The Leftovers “Off Ramp” Review

*Spoiler Warning: Plot and or ending details follow*

Calling episode three of The Leftovers “Off Ramp” was a wise move. Everything the first two episodes were building towards–a new town, new characters, new problems–has taken a back seat for Lori and Tom, Kevin’s ex-wife and son. I found their brief return in episode two to be an alright send-off for them. It didn’t answer any questions or tie up any plot threads, but the show never needed to. Lori’s main arc wrapped up nicely at the end of Season 1, and Tom was always the least compelling character of the bunch. Let him go off to do whatever again. I certainly don’t mind.

But no, we return to both of them and their dealings with the still-operating Guilty Remnant cult. Lori has now set up a counseling service for ex-members of the cult, trying to rehabilitate them and introduce them back to the families and friends they left behind. Tom is helping her by infiltrating the Guilty Remnant and finding people that clearly want to leave but are too afraid to. The cult suffered a large blow at the end of Season 1, and it seems like it’s almost made them more dangerous. There is a cold air about them now, like they have less of a purpose for society. They still smoke and refuse to talk, but for some reason, I just don’t see the point to it anymore. It’s like they’re all going through the motions and acting like a real, Kool-aid drinking cult instead of a driving force for change.

I’m not sure if this makes them more dangerous or not, but I’m also not sure I care. Let’s be honest, the Guilty Remnant were a big part of Season 1, back when Kevin was a police officer and dealing with them on a daily basis. Well, Kevin has moved to a place where the cult isn’t active. The Guilty Remnant feel like they belong in the past, and watching one of their bases of operation burn to the ground at the end of Season 1 certainly gave me enough catharsis to forget all about them. I get that they’d still be going on, what with them being spread across the country, but those stories are for different places and people. We’re in Miracle now, and we have the Murphy’s to contend with. Let the silent ones stay silent.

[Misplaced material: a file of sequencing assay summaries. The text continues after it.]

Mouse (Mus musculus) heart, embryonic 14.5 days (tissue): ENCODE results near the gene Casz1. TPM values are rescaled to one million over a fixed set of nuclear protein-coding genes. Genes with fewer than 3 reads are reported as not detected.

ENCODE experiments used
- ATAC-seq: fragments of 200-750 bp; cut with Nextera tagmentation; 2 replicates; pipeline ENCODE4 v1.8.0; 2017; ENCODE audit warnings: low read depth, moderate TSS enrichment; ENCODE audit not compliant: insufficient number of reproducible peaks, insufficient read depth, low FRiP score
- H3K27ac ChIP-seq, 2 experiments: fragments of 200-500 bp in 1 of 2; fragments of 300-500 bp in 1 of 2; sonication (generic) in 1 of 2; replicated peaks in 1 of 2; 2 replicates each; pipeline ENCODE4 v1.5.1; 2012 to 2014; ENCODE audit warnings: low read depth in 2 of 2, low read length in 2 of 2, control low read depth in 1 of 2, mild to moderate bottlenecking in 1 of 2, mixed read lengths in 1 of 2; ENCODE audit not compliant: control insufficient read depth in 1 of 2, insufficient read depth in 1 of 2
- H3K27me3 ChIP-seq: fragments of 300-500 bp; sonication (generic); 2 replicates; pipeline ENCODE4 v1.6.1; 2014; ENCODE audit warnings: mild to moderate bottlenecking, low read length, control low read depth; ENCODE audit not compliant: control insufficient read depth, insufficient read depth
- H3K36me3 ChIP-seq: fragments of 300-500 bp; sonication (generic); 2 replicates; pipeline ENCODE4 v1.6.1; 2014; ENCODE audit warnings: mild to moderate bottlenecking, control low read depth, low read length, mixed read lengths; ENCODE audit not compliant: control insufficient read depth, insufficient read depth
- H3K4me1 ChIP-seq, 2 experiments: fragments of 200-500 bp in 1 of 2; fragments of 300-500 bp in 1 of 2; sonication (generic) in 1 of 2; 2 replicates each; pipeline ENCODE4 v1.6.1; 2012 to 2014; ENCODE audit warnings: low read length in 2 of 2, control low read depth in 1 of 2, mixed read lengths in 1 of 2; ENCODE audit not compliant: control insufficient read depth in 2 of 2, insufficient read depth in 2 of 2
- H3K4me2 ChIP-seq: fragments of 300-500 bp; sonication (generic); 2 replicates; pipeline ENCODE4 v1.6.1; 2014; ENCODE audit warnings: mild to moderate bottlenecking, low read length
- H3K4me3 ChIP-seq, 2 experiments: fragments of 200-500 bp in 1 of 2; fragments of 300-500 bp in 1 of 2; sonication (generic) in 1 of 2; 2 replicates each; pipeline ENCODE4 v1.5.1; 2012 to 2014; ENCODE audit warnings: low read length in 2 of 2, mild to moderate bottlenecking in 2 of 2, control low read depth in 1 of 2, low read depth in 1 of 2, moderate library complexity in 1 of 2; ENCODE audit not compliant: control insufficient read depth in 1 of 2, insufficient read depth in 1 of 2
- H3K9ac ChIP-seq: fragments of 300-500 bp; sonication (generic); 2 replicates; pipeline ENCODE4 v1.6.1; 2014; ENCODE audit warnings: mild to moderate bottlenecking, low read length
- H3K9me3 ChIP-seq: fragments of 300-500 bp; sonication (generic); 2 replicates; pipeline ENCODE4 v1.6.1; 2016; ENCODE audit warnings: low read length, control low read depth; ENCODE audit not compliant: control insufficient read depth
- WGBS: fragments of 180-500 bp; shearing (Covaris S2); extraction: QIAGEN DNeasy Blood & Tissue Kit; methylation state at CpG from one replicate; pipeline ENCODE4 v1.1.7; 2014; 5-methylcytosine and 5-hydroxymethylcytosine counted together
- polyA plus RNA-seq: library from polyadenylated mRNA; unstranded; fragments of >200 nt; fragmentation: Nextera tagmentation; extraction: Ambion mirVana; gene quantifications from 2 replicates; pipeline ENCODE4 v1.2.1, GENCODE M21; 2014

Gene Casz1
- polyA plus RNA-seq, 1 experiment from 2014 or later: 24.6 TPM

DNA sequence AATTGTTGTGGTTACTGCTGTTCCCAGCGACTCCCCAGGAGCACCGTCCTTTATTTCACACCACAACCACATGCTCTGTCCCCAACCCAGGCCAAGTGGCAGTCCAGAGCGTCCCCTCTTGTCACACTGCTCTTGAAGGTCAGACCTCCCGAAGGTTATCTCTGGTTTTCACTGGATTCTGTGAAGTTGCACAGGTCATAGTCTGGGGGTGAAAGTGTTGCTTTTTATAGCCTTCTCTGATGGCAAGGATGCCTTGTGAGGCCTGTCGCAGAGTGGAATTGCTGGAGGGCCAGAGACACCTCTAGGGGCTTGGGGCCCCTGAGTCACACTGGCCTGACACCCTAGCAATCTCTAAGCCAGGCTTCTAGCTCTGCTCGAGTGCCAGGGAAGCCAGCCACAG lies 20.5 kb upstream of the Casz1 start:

Or to put it more bluntly: I feel like this episode doesn’t need to exist, and the plot threads started aren’t as compelling or important as what was going on in the first two episodes.

It doesn’t help that there’s almost a slice-of-life aspect to “Off Ramp.” Lori is going about her day-to-day business, helping the members she’s rescued by morning and writing a book damning the cult by night. As soon as she mentioned the book, an alarm bell went off in my head. She won’t have a backup. It’s a novice mistake to be sure, but since her book is clearly important to her, it’s also the only way for any tension to be built. Someone will either take or break the laptop, and she’ll be forced to do something drastic.

Cue the buzzer when this happens! As someone who has written a book, this was all really unbelievable, so much so that I found it frustrating. Online storage is so easy to come by these days, what with Google docs and Box.net being websites that exist. Hell, you can even just email files to yourself and store the emails that way! I’ve done all of these things (multiple backups people, that’s the key), and she doesn’t do any. Then she has the gall to finish the book this episode, and my it’s a big one when we see it printed out, and I just can’t fathom it. In a series where Patti is a ghost and two percent of the world up and disappeared, this is what killed my suspension of disbelief.

She also manages to score a meeting with a publisher really quickly too, which is also not how that works. You’re lucky to hear back from them in six months. I get that this is a television show and this all had to happen in one episode, but then show time passing or something!

Meanwhile, Tom gets captured–which is tense and interesting–and then has sex with Meg, a returning character from Season 1, while bound for no real purpose that I can see. Meg is probably pregnant now or something, but the whole thing was just bizarre in a bad way.

I’ll be honest, I don’t have much else to talk about. I didn’t like this episode. Lori and Tom have their predictable breakdowns, and they were all executed quite well, but I just don’t see the point. This show already has so many characters to deal with that adding three more seems like a recipe for disaster. Going overboard on plot threads and characters is what really hurt the second season of True Detective, and I’m now worried that we’re in for the same here.

Because damn, we’ll be on episode four next week, and we still haven’t gotten through the cliffhanger in “Axis Mundi!” In a series with only ten episodes per season, there’s very little room for error and only so much room for sideplots and characters. The Leftovers is starting to feel bloated.